Improving Db2 Performance: Q&A with Craig S. Mullins

Despite the attention given to new big data management technologies, Db2 remains one of the most widely used database management systems in the world and a fundamental component of many enterprise data architectures.  

In a new book, titled A Guide to Db2 Performance for Application Developers, Craig S. Mullins, president and principal consultant, Mullins Consulting, provides advice and direction to Db2 application developers and programmers on writing efficient, well-performing programs.

Craig Mullins' book coverMullins, who recently reflected on the role of Db2 in a big data world, and the need for application code that will perform optimally, will  also be at Data Summit 2019 to present a session on "The New World of Database Technologies" on  Tuesday, May 21, at 12 noon.

“Assuring optimal performance of applications is a significant ongoing operational challenge. Every database application, at its core, requires three components in order to operate: the system, the database, and the application,” said Mullins.

In the new era of big data and cloud, where does Db2 fit in?

Craig S. Mullins: Db2 is still one of the most powerful and most used database management systems in the world. It is for the most part, the only relational DBMS used on mainframes—and mainframes still power most of the Fortune 500, including major financial institutions and banks, airlines, retailers, telcos, and more. It also has a substantial installed base on Linux, UNIX, and Windows platforms. Infoclutch estimates that more than 36,000 companies use IBM’s Db2.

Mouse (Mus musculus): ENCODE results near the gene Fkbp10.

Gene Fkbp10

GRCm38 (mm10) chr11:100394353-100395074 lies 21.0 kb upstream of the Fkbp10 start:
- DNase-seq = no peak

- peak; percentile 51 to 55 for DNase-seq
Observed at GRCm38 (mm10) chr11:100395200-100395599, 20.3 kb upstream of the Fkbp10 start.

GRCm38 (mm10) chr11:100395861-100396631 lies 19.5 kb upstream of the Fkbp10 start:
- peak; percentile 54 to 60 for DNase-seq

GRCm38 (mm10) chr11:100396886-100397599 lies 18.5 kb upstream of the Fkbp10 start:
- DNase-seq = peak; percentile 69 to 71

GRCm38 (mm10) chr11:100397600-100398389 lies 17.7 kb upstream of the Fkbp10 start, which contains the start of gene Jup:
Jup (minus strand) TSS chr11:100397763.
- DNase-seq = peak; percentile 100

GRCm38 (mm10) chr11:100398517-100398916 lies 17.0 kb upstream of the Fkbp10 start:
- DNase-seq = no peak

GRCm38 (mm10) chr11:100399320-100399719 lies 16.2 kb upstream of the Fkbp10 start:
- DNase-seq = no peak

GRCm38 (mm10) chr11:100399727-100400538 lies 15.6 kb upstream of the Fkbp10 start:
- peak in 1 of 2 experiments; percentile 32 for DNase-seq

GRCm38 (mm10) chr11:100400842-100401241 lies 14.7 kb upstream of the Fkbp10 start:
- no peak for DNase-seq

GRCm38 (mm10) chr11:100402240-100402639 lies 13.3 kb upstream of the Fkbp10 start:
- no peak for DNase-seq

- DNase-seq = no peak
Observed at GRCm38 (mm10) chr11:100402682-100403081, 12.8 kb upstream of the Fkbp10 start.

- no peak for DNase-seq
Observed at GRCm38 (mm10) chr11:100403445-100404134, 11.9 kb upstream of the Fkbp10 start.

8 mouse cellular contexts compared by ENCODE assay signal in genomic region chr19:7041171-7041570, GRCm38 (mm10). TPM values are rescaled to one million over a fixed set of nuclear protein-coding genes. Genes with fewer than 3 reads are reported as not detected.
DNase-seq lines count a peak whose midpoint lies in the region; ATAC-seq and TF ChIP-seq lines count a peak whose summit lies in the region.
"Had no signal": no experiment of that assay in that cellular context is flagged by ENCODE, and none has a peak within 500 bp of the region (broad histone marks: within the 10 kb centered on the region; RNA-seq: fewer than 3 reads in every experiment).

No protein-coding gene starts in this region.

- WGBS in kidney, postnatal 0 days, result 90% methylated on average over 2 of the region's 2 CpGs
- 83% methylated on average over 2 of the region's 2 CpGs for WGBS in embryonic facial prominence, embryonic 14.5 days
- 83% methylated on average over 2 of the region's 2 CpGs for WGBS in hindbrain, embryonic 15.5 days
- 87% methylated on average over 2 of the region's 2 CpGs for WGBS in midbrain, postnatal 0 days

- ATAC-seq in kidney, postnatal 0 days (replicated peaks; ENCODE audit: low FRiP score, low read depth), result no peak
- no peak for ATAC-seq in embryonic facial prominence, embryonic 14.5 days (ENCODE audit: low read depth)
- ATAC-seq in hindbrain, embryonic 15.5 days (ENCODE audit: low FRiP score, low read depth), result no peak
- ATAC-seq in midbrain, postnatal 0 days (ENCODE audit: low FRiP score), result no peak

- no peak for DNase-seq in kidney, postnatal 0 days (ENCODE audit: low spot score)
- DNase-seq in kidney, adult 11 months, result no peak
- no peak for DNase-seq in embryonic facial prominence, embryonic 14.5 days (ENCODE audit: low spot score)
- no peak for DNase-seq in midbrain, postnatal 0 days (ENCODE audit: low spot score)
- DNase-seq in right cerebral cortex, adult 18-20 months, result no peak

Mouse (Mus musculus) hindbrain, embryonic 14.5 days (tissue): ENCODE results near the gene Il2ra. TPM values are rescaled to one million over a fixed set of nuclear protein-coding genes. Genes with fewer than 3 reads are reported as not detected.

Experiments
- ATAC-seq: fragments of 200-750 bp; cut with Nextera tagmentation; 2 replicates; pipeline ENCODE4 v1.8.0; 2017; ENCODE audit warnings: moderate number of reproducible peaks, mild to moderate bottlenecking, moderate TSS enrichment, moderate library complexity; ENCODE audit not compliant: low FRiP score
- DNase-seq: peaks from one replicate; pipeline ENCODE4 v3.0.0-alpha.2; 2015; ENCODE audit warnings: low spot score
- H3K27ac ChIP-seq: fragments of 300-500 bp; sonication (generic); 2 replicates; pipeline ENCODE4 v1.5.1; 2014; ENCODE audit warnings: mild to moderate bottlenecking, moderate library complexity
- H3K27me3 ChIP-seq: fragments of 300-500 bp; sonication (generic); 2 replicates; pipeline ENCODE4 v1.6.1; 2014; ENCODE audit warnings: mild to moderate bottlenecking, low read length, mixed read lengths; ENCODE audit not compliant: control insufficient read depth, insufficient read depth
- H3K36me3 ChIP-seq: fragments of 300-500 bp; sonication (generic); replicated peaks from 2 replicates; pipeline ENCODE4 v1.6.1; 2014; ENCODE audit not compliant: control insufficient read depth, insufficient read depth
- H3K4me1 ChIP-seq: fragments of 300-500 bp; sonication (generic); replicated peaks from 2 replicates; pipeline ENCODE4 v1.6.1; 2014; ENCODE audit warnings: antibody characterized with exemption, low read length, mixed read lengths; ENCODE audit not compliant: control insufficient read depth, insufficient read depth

From a big data perspective, organizations are looking to run analytical processes on many different types of data. That said, business transactions are usually at the top of the list of the type of big data that executives want to analyze. And Db2 runs the transactions of many of the world’s largest businesses.

Craig S. Mullins will present a session on "The New World of Database Technologies" at Data Summit 2019 on  Tuesday, May 21, at 12 noon.

What else is Db2 optimized for?

CSM: It is not just transactions that drive big data. And Db2 is well-equipped to handle, manage, and optimize many disparate types of data, including unstructured and multimedia data, JSON, XML, and even temporal data. Db2 has also been optimized to support very high-speed processing for complex Db2 queries to support business-critical reporting and analytic workloads. The Db2 Analytics Accelerator for Db2 for z/OS and Db2 BLU for Db2 for LUW provide a hybrid transaction and analytic processing (HTAP) environment that drives out cost and complexity and enables analytics on transactional data as it is generated.

And finally, keep in mind that the new NoSQL database systems are not replacing relational systems in existing applications, but are augmenting the data processing capabilities of organizations implementing applications that are not traditional relational/SQL applications. So data management today is a world of polyglot persistence—the right database systems for the right applications—and Db2 is definitely a part of this world.

What is the purpose of this book?